(11) a. ki ai- nin won han -kae - ril kiri -

ko is'-as'

ta the child Top circle one Classif OM draw Prog Past Decl

`The child was drawing a circle', 74b. ki ai-nin won han-km-ril kiri-as'-ta

Past

`The child drew a circle'.

The

tauan

adverbial cannot be attached to either (11a) or (11b). If someone says `ki ai-nin it (one)-pun(minute)

toijan

won-il kiri-as'-ta', his intended meaning is with the kind sense of

won,

making the VP an activity rather

(6)

than an accomplishment.

In Korean, the verb

chac-ta

is ambiguous between 'look for' (or 'try to find') and 'find', and it appears as if it were an accomplishment verb.

But

chac-tai

(look for) is an activity and

chac-ta2

(find) an achievement;

the past progressive form 'ai (child)-ril chac-ko is'-as'-ta' is necessarily in the 'look for' sense and entails the simple past 'ai-ril chac-as'-ta' in the same sense.

Chac-tai can

have the

to9an

adverbial modification, which is not true of

chac-ta2

(find).

Chac-ta2

is a verb of momentary achievement and shows no result state that can be modified by the to

9an

phrase. It cannot occur in the volitional context . ' (chac) -taka ma/-as'-ta' (was (look) ing (for) and then stopped) ; chac in this context must be the activity verb.

Al-ta

(know) in the momentary achievement sense can hardly occur in the same context (*? al-taka mal-as'ta) but the occurence of a proverb saying 'al-taka-to mori-1 il' (something one almost comes to know but fails to) is interesting to see.

The verb

muk-hi-ta

(have NP stay) behaves as an accomplishment verb with some extent NP as follows:

(12) John-in se sonnim-il chare-ro kathin jakwan-e muk- hi- Top three guest OM turn in same hotel at stay have as' - to

Past Decl

`John had three guests stay at the same hotel in turn.'

Consequently, the

toijan

phrase such as

sahil toijan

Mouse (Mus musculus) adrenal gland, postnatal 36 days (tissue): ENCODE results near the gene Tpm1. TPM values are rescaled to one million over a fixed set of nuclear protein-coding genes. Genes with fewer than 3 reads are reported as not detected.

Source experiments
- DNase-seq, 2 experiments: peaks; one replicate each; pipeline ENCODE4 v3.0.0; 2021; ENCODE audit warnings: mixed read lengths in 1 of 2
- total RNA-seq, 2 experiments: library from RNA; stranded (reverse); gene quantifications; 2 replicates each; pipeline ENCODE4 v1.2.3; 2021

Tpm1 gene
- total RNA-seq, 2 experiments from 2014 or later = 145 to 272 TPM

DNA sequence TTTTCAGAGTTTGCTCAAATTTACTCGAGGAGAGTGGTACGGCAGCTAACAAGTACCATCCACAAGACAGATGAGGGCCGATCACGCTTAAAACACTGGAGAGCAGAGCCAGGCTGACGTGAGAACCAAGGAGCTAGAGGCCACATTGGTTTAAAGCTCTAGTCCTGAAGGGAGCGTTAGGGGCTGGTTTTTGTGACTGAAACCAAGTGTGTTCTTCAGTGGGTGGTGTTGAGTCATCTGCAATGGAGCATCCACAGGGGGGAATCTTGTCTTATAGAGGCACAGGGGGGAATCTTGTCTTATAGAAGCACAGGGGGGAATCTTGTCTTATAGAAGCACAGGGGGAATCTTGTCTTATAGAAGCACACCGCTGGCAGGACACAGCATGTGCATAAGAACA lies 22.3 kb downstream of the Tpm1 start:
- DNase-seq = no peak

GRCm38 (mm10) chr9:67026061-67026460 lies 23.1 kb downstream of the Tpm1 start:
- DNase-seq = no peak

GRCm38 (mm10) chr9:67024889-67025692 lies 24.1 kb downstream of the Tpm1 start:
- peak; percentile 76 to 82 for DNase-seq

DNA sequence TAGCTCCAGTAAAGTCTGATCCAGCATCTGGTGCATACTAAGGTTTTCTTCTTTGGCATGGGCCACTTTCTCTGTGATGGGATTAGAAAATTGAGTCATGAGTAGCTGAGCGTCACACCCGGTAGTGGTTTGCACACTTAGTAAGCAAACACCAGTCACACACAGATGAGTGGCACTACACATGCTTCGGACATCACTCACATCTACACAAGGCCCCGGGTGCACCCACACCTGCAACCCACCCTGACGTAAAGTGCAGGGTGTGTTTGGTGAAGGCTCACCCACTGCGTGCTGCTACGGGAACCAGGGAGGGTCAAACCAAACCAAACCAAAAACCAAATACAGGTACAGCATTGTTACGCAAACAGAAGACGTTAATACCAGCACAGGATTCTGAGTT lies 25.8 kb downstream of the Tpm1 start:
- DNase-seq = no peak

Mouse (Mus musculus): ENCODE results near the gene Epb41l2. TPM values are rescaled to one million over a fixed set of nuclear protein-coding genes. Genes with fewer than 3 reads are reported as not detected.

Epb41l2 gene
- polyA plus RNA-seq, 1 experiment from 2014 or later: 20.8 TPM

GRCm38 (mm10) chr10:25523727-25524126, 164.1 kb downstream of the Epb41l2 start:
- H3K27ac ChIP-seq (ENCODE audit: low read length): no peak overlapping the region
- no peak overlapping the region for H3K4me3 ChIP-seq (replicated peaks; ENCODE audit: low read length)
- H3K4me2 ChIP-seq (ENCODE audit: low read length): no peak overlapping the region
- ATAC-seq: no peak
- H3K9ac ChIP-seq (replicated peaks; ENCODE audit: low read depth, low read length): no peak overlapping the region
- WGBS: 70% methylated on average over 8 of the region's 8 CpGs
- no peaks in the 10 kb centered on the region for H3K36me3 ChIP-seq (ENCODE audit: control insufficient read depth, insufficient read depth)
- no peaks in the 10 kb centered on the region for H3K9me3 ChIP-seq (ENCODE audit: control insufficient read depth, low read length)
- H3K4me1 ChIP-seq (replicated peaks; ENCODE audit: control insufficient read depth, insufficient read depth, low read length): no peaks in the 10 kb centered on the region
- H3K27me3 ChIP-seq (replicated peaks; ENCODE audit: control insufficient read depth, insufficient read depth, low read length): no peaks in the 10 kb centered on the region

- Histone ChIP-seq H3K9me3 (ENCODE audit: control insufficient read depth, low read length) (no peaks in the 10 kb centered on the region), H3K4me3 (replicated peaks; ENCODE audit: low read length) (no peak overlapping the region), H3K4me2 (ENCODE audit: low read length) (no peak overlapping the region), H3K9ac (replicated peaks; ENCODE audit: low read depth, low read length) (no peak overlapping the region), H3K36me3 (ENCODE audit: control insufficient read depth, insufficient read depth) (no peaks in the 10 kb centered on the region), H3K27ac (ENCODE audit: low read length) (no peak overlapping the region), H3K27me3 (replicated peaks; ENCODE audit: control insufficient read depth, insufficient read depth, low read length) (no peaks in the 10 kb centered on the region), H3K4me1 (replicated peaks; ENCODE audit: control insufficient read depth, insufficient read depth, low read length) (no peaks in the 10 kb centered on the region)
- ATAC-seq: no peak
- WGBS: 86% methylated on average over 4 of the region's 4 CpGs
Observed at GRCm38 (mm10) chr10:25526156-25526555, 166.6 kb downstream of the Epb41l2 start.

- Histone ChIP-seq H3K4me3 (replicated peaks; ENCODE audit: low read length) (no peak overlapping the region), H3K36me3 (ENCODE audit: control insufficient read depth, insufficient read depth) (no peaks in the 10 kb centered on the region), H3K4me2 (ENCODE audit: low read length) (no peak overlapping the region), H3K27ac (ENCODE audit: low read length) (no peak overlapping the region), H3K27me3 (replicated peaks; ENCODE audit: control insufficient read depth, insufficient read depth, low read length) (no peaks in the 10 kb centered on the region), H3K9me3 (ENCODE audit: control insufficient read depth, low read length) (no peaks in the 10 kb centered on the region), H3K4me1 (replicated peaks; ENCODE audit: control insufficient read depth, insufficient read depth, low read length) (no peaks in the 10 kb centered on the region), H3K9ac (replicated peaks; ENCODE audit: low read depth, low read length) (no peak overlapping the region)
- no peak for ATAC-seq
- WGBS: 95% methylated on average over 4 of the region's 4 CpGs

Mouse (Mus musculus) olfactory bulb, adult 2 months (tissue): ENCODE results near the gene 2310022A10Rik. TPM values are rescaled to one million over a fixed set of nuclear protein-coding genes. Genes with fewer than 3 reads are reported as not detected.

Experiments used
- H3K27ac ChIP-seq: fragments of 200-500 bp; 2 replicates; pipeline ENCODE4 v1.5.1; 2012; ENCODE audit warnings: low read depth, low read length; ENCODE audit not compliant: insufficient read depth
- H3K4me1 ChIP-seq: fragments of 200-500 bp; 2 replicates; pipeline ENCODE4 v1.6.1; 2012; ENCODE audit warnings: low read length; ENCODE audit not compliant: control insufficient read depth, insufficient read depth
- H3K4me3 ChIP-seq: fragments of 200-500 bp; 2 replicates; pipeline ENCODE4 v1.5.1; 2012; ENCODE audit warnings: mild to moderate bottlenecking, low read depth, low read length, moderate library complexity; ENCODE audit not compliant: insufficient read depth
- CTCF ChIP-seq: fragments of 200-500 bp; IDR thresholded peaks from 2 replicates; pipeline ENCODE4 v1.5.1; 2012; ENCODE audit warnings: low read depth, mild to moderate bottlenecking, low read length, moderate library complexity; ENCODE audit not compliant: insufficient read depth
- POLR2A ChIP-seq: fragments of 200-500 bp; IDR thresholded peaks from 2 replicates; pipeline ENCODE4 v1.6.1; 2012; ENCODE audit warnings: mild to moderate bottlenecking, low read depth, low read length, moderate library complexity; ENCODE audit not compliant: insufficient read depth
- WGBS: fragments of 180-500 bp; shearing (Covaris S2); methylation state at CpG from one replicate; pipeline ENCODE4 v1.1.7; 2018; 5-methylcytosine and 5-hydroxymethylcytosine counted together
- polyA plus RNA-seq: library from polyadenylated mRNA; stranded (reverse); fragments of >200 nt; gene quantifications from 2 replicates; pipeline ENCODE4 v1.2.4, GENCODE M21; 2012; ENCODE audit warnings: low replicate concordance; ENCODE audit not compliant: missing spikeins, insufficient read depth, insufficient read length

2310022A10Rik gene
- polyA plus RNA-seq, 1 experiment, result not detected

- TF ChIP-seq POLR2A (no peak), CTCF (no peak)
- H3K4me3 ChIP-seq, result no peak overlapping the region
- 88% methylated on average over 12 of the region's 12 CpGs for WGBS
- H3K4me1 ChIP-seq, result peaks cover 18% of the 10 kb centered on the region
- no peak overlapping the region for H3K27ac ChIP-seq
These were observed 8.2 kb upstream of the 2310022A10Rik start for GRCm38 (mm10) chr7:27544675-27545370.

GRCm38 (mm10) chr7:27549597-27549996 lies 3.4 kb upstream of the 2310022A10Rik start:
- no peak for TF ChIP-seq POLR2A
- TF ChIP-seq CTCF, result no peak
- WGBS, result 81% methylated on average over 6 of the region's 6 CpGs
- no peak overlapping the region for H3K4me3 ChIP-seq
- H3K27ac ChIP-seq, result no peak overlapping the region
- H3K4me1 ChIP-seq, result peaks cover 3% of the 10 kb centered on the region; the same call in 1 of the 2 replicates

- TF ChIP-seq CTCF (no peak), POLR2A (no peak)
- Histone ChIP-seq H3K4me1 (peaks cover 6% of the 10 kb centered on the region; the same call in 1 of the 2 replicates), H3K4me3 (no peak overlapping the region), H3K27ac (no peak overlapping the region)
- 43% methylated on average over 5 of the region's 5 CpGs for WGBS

(for three days) cannot be put before

se sonnim

in the above sentence. The phrase

sahil to9an (s' ik)

can be made to modify

muk

(stay) by being placed just before it. The causative verb

cx-u-ta

(have NP sleep) has the same behavior (cf. *na- nin se sikan (hour) topan se ai-ril cx-u-as'-ta). Therefore, the occurrence of the

toijan

adverbial must be restricted in the underlying form of a sentence like (12) and its movement must be constrained (cf. my 1973).

It reveals scope ambiguity. All the accomplishment verbs may be analysed as involving [ck CAUSE [BECOME

chi] .

Although it takes time to CAUSE the change, the goal of state change is understood normally to be reached

(7)

momentarily.

So far I have discusped the compatibility of the to9an phrase with four different aspectual classes of verbs. Now let me turn to the compatibility of the to9an-e adverbial with the different classes of verbs. First, observe the classes of state verbs.

(13) *?na-nin tu sikan e tip - i karjaw-as' - ta I Top two hour period in back SM itchy Past Decl

`My back itched in two hours.'

However, the same sentence becomes all right with extent NP's. Observe.

(14) na-nin tu sikan to9an-e tip-i se kunde - ka kar jaw-as' -ta three place SM

`Three spots in my back itched in two hours.' (15) na-nin tu sikan tonaire tip-i se pan karjaw-as'-ta

three time

`My back itched three times in two hours.'

If the time period is specifically restricted torjan-e may occur as follows:

(16) na-nin cusa mac-in cikhu tu sikan topan- e tip- I Top injection get Past Rel right after two hour period in back i karjaw-as'-ta

SM

`My back itched in two hours right after I got a shot.'

Even in this case the interpretation is that my back itched (at least) once.

The toijan-e phrase cannot occur with activity verbs as follows:

(17) *Minsu-nin se sikan toan- e kar - as' - ta Top three hour period in walk Past Decl

‘Minsu walked in three hours.' However, observe the following possibility:

(18) Minsu-nin n-ka aps - nin to9an-e kar - as' - ta Top I SM absent Rel walk Past Decl

‘Minsu walked in my absence.'

(8)

The adverbial can occur with achievement verbs as follows:

(19) Yaphi-nin han sikan

to.9an-e

hEekjalchxk-il palkjanha-jas'-ta Top one hour solution OM find Past Dec

`Yonghi found a solution in an hour.'

Cf. (V t: t E 1 hr) AT (t, BECOME [KNOW (y, s)])

The

toijan-e

phrase also occus freely with accomplishments as follows:

(20) ilk'un- til- in tasas tal

toDan-e